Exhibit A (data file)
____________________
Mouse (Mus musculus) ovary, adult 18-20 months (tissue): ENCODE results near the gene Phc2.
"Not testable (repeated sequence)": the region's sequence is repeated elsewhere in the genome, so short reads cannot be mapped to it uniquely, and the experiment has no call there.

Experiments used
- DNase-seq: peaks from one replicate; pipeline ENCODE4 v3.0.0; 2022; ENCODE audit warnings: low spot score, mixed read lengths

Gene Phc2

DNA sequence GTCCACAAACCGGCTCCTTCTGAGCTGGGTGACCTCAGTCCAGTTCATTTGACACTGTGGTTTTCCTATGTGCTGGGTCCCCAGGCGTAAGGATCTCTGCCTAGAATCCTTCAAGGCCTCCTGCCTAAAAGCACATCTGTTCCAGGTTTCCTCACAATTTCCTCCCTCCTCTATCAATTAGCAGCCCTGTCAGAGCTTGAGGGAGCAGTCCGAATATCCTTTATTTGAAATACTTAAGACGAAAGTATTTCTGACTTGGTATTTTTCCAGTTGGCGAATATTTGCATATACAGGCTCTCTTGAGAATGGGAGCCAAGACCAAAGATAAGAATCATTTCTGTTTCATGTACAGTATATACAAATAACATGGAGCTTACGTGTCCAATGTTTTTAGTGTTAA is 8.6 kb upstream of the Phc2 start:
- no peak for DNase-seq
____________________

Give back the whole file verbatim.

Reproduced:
Mouse (Mus musculus) ovary, adult 18-20 months (tissue): ENCODE results near the gene Phc2.
"Not testable (repeated sequence)": the region's sequence is repeated elsewhere in the genome, so short reads cannot be mapped to it uniquely, and the experiment has no call there.

Experiments used
- DNase-seq: peaks from one replicate; pipeline ENCODE4 v3.0.0; 2022; ENCODE audit warnings: low spot score, mixed read lengths

Gene Phc2

DNA sequence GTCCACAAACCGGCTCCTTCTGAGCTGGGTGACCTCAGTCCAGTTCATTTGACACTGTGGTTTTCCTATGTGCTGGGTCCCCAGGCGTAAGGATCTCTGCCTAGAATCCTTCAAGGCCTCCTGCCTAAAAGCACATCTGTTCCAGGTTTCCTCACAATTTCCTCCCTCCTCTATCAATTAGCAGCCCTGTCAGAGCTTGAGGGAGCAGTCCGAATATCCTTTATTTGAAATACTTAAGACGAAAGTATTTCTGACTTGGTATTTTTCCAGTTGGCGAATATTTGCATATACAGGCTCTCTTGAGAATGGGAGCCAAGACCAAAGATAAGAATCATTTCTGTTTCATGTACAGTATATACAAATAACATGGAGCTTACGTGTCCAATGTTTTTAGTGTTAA is 8.6 kb upstream of the Phc2 start:
- no peak for DNase-seq